identify suitable markets and sites for new store locations;

 
negotiate acceptable lease terms;

 
hire, train and retain competent store personnel;

 
foster current relationships and develop new relationships with vendors that are capable of supplying a greater volume of merchandise;

 
manage inventory and distribution effectively to meet the needs of new and existing stores on a timely basis;

 
expand our infrastructure to accommodate growth; and

 
generate sufficient operating cash flows or secure adequate capital on commercially reasonable terms to fund our expansion plans.

There are a finite number of suitable locations and malls within the United States and Canada in which to locate our Aéropostale stores.  Our inability to open new stores successfully and/or penetrate new markets would have a material adverse effect on our revenue and earnings growth.  Additionally, as we reach that maximum number of Aéropostale locations in North America, there can be no assurance we will continue to locate additional suitable locations for our Aéropostale stores, and as such, the future store growth of Aéropostale in the United States and Canada will be adversely affected.

Our growth strategy relies on the continued addition of a significant number of new stores each year, which could strain our resources and cause the performance of our existing stores to suffer.

Our growth will largely depend on our ability to open and operate new stores successfully.  In fiscal 2008, we opened 72 Aéropostale stores in the U.S. including Puerto Rico and 17 Aéropostale stores in Canada.  In fiscal 2007, we opened 76 Aéropostale stores in the U.S. and 12 Aéropostale stores in Canada, and in fiscal 2006 we opened 74 Aéropostale stores in the U.S.  We expect to continue to open new stores in the future. We also anticipate remodeling a portion of our existing Aéropostale store base at the appropriate times. To the extent that our new store openings are in existing markets, we may experience reduced net sales volumes in previously existing stores in those same markets.  There are however a finite number of suitable locations and malls within the United States and Canada in which to locate our Aéropostale stores.  As we reach that maximum number of locations, there can be no assurance we will continue to find additional locations which are suitable for our Aéropostale stores, and as such, the future store growth of Aéropostale in the United States and Canada will be adversely affected.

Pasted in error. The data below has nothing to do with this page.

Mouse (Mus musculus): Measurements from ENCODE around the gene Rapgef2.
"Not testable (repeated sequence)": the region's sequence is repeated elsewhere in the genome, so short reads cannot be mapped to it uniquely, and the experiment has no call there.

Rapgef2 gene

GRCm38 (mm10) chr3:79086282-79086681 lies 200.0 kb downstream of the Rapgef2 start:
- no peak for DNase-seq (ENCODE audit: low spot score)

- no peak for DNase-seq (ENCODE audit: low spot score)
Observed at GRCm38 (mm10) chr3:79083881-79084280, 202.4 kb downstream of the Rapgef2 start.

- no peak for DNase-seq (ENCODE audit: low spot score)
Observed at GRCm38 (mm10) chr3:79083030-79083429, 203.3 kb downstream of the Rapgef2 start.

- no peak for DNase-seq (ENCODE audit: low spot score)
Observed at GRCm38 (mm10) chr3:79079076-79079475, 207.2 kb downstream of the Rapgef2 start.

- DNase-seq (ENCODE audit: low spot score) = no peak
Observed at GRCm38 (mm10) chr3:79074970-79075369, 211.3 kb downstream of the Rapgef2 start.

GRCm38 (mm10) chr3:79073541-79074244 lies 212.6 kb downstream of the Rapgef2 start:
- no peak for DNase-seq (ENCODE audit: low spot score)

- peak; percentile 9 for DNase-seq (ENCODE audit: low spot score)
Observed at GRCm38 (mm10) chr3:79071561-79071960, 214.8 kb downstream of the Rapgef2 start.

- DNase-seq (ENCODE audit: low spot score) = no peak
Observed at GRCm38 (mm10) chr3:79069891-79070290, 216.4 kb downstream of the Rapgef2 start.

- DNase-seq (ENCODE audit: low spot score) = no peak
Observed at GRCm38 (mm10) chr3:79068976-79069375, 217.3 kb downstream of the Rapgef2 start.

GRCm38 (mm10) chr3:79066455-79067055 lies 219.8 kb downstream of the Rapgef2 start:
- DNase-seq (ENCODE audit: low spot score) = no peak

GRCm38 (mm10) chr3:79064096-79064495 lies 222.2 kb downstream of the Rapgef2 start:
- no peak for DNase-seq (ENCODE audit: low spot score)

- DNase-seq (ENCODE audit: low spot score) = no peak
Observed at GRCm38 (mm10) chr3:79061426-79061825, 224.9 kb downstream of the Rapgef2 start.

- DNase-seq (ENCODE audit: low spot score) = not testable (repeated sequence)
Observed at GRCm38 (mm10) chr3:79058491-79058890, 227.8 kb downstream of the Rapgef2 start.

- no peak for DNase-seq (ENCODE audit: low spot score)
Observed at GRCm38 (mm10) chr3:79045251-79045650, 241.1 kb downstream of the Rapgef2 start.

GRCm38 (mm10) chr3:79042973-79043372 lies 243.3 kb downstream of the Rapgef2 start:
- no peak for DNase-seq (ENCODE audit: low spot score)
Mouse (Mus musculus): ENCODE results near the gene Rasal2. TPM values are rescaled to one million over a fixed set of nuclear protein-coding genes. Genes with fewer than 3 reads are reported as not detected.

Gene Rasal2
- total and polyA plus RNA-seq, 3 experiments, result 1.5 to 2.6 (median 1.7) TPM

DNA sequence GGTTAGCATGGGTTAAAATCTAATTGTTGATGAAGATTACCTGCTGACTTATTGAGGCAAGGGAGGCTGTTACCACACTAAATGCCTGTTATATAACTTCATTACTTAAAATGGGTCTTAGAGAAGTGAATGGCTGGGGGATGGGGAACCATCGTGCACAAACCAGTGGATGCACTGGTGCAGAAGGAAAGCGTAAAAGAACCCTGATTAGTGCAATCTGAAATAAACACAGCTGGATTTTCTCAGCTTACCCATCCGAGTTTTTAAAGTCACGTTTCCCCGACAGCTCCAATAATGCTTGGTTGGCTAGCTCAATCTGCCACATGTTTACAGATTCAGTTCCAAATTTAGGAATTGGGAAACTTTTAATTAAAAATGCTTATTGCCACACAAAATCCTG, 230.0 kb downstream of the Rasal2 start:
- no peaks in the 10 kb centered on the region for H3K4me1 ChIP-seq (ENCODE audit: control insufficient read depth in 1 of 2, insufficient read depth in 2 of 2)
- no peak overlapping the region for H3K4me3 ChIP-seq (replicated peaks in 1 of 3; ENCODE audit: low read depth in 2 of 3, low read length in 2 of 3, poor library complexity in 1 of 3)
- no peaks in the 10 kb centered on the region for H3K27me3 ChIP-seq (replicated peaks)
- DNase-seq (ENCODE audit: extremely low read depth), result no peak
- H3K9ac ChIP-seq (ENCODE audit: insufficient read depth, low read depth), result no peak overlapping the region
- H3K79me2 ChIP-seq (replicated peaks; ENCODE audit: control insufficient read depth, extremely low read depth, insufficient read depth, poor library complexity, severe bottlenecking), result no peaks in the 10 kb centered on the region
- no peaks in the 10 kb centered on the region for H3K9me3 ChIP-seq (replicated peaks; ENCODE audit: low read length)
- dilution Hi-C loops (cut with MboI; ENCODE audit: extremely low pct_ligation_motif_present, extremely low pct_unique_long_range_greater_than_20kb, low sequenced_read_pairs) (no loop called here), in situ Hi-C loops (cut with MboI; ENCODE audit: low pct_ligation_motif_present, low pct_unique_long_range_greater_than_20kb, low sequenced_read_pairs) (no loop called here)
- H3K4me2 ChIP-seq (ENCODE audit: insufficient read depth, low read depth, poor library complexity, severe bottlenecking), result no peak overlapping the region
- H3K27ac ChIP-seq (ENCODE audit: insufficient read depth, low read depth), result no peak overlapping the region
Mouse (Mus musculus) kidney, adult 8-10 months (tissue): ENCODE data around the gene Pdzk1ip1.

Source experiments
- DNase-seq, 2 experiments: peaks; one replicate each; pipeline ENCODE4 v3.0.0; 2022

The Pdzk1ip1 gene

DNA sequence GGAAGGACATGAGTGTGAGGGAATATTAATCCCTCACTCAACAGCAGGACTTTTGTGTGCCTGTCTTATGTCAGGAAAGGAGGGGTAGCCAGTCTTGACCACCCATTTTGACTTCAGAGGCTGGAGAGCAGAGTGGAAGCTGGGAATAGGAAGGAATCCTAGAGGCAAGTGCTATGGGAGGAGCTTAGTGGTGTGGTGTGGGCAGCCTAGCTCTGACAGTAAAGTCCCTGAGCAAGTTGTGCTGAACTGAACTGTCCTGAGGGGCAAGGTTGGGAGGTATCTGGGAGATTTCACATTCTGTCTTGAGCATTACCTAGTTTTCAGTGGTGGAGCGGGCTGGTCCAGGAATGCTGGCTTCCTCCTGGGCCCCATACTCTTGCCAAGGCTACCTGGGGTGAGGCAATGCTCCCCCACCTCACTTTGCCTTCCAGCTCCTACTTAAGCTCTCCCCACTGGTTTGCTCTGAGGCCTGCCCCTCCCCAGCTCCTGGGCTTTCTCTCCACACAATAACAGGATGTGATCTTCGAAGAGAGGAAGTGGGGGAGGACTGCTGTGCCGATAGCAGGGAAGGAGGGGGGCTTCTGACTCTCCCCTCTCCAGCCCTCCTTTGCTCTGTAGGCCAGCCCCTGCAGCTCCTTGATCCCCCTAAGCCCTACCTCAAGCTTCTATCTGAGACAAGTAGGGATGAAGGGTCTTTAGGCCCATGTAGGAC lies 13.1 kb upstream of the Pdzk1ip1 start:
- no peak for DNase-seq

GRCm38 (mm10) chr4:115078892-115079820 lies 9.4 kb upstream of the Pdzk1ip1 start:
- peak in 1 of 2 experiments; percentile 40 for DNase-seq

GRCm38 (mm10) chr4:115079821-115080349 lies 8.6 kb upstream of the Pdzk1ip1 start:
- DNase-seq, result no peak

Failure of new business concepts would have a negative effect on our results of operations.
 
We expect that the introduction of new brand concepts, such as the launch in fiscal 2009 of our new store brand concept P.S. from Aéropostale, as well as other new business opportunities, such as international expansion,  will play an important role in our overall growth strategy.  Our ability to succeed in a new brand concept requires significant expenditures and management attention. Additionally, any new brand is subject to certain risks including customer acceptance, competition, product differentiation, the ability to attract and retain qualified personnel, including management and designers, diversion of management’s attention from our core Aéropostale business and the ability to obtain suitable sites for new stores. Our experience with our Jimmy’Z brand, which we have previously announced that we are closing, demonstrates that there can be no assurance that new brands will grow or become profitable.
 
 
Our business could suffer as a result of a manufacturer’s inability to produce merchandise on time and to our specifications.

We do not own or operate any manufacturing facilities and therefore we depend upon independent third parties to manufacture all of our merchandise. We utilize both domestic and international manufacturers to produce our merchandise. The inability of a manufacturer to ship orders in a timely manner or meet our quality standards could cause delivery date requirements to be missed, which could result in lost sales.  In addition, if manufacturing costs were to rise significantly, our business may be adversely affected.

Our business could suffer if a manufacturer fails to use acceptable labor practices.

Our sourcing agents and independent manufacturers are required to operate in compliance with all applicable foreign and domestic laws and regulations. While our vendor operating guidelines promote ethical business practices for our vendors and suppliers, we do not control these manufacturers or their labor practices. The violation of labor or other laws by an independent manufacturer, or by one of the sourcing agents, or the divergence of an independent manufacturer’s or sourcing agent’s labor practices from those generally accepted as ethical in the United States, could interrupt, or otherwise disrupt the shipment of finished products or damage our reputation. Any of these, in turn, could have a material adverse effect on our financial condition and results of operations. To help mitigate this risk, we engage a third party independent contractor to visit the production facilities from which we receive our products. This independent contractor assesses the compliance of the facility with, among other things, local and United States labor laws and regulations as well as foreign and domestic fair trade and business practices.
 
Our foreign sources of production may not always be reliable, which may result in a disruption in the flow of new merchandise to our stores.